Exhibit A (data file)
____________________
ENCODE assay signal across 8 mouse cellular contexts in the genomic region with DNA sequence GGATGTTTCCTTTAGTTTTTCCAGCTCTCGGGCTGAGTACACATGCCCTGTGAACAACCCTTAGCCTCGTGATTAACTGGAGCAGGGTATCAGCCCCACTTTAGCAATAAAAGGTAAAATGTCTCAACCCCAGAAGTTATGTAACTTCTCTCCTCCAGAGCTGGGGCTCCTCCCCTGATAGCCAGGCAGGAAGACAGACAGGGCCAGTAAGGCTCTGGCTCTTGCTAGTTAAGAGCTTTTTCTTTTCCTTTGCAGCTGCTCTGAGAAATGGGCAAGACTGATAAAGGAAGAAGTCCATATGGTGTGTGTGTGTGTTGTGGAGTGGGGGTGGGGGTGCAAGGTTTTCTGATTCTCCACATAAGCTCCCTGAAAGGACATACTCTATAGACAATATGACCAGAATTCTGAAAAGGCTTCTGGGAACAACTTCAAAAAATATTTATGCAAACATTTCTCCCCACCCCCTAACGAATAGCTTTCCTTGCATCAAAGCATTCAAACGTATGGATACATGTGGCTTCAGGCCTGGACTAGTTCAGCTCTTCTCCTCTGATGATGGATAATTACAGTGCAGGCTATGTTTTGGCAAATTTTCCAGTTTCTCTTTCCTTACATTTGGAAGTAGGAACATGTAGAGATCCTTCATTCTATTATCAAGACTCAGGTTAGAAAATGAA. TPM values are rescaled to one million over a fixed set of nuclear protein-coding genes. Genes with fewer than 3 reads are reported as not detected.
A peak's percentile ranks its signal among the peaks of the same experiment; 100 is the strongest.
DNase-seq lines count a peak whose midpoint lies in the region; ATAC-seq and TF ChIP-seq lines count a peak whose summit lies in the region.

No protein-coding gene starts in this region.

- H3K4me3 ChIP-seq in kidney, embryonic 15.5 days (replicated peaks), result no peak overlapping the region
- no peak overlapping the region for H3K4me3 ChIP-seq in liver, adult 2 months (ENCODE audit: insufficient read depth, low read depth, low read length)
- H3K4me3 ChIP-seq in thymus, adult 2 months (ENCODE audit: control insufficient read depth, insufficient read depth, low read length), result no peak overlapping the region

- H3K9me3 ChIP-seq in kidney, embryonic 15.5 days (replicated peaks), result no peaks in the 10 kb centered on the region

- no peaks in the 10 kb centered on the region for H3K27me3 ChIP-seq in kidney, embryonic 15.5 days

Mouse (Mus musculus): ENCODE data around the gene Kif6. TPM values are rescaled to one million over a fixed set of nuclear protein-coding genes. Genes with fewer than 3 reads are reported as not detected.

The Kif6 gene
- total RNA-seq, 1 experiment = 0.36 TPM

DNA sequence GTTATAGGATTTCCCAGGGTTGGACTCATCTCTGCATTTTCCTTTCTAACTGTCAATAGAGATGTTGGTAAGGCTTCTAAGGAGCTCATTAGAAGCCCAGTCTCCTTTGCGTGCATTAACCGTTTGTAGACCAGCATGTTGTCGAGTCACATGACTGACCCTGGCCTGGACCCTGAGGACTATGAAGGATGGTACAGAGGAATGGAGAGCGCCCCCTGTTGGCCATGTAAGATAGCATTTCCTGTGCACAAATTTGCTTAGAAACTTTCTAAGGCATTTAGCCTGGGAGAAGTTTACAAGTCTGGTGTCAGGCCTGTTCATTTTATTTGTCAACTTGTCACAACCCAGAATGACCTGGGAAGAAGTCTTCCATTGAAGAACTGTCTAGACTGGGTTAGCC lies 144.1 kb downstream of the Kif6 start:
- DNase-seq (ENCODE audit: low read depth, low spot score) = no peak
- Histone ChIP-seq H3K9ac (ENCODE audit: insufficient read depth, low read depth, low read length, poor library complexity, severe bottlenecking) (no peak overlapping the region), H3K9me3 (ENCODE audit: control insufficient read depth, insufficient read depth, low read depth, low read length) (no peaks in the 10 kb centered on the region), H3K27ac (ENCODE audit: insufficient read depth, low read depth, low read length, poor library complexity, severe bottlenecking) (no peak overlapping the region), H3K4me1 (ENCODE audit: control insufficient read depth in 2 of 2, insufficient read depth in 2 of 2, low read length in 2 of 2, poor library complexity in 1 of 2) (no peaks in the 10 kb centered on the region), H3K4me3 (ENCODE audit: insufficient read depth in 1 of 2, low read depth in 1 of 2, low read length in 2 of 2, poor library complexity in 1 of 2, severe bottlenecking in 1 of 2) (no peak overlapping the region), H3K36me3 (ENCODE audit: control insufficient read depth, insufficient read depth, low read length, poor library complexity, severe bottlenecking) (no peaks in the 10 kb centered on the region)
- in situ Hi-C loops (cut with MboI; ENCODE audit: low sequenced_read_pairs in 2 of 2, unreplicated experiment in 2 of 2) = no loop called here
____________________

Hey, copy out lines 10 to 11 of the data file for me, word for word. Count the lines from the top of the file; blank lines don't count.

Mouse (Mus musculus): ENCODE data around the gene Kif6. TPM values are rescaled to one million over a fixed set of nuclear protein-coding genes. Genes with fewer than 3 reads are reported as not detected.

The Kif6 gene